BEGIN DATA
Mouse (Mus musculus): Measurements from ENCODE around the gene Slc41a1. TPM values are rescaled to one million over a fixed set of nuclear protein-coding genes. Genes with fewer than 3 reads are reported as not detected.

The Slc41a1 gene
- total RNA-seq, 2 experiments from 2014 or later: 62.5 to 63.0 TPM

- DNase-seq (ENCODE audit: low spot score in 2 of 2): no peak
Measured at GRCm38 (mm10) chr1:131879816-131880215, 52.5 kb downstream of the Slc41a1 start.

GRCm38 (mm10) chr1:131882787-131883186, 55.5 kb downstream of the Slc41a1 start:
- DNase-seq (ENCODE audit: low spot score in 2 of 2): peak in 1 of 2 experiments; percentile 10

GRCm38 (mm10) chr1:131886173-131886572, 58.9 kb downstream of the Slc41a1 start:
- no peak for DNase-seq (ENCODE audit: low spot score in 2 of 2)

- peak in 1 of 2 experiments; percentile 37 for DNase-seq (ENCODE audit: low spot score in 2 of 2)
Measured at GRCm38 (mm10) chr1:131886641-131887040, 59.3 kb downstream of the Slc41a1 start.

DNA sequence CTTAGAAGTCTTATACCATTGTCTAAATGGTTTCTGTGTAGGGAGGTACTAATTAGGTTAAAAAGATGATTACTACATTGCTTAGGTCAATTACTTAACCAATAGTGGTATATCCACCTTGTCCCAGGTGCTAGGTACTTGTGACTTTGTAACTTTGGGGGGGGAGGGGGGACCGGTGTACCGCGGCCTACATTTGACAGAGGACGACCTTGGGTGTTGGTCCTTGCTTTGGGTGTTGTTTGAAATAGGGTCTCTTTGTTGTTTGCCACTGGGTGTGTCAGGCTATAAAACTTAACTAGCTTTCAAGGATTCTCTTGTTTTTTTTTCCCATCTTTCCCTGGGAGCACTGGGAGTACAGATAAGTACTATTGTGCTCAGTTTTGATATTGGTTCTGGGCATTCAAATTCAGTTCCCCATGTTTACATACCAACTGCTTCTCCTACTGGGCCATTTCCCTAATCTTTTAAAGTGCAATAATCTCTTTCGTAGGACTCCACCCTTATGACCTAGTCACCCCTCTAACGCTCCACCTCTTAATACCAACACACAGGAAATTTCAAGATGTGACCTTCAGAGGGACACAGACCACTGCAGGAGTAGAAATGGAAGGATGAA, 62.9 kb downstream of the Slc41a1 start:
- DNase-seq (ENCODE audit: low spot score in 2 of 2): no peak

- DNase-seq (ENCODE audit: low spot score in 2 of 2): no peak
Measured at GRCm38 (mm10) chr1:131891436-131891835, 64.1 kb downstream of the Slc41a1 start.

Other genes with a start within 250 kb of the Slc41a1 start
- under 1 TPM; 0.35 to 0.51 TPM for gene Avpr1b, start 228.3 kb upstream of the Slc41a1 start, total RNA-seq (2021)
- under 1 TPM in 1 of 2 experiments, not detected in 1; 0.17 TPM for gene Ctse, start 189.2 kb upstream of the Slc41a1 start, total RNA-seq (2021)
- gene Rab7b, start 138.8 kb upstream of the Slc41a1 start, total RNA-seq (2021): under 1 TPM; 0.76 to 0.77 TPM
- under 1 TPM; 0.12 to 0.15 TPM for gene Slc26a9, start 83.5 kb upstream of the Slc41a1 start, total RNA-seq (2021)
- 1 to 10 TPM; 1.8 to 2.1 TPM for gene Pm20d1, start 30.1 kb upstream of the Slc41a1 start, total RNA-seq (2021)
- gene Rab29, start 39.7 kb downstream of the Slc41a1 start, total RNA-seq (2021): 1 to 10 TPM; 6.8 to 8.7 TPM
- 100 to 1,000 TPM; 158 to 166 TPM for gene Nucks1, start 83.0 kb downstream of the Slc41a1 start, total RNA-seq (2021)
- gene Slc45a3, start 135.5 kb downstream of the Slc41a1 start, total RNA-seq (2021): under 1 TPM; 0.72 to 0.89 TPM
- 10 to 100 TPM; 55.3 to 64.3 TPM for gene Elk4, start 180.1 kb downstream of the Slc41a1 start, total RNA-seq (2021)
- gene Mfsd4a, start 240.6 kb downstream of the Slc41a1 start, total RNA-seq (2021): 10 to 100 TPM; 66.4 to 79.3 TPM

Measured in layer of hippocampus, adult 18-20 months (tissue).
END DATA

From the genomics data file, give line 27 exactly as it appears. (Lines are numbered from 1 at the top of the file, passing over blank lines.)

Measured in layer of hippocampus, adult 18-20 months (tissue).